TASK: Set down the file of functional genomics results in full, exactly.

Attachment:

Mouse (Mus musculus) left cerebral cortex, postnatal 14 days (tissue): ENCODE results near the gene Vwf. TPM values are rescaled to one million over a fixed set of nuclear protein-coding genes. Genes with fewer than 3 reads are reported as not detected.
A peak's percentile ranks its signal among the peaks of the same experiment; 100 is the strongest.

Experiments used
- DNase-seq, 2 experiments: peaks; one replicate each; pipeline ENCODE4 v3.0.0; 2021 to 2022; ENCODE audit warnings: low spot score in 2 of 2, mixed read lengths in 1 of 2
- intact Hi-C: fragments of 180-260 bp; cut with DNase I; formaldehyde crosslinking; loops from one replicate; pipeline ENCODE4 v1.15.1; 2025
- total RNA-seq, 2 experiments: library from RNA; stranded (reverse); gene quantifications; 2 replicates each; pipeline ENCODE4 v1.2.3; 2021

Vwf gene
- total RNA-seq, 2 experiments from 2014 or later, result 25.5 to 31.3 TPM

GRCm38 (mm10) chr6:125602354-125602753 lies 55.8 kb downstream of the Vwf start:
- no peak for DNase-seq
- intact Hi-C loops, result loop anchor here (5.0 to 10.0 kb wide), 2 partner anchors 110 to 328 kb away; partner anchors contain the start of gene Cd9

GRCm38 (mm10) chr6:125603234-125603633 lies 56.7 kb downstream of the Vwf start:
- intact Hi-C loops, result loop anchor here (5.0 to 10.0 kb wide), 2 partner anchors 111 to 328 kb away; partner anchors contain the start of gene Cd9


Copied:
Mouse (Mus musculus) left cerebral cortex, postnatal 14 days (tissue): ENCODE results near the gene Vwf. TPM values are rescaled to one million over a fixed set of nuclear protein-coding genes. Genes with fewer than 3 reads are reported as not detected.
A peak's percentile ranks its signal among the peaks of the same experiment; 100 is the strongest.

Experiments used
- DNase-seq, 2 experiments: peaks; one replicate each; pipeline ENCODE4 v3.0.0; 2021 to 2022; ENCODE audit warnings: low spot score in 2 of 2, mixed read lengths in 1 of 2
- intact Hi-C: fragments of 180-260 bp; cut with DNase I; formaldehyde crosslinking; loops from one replicate; pipeline ENCODE4 v1.15.1; 2025
- total RNA-seq, 2 experiments: library from RNA; stranded (reverse); gene quantifications; 2 replicates each; pipeline ENCODE4 v1.2.3; 2021

Vwf gene
- total RNA-seq, 2 experiments from 2014 or later, result 25.5 to 31.3 TPM

GRCm38 (mm10) chr6:125602354-125602753 lies 55.8 kb downstream of the Vwf start:
- no peak for DNase-seq
- intact Hi-C loops, result loop anchor here (5.0 to 10.0 kb wide), 2 partner anchors 110 to 328 kb away; partner anchors contain the start of gene Cd9

GRCm38 (mm10) chr6:125603234-125603633 lies 56.7 kb downstream of the Vwf start:
- intact Hi-C loops, result loop anchor here (5.0 to 10.0 kb wide), 2 partner anchors 111 to 328 kb away; partner anchors contain the start of gene Cd9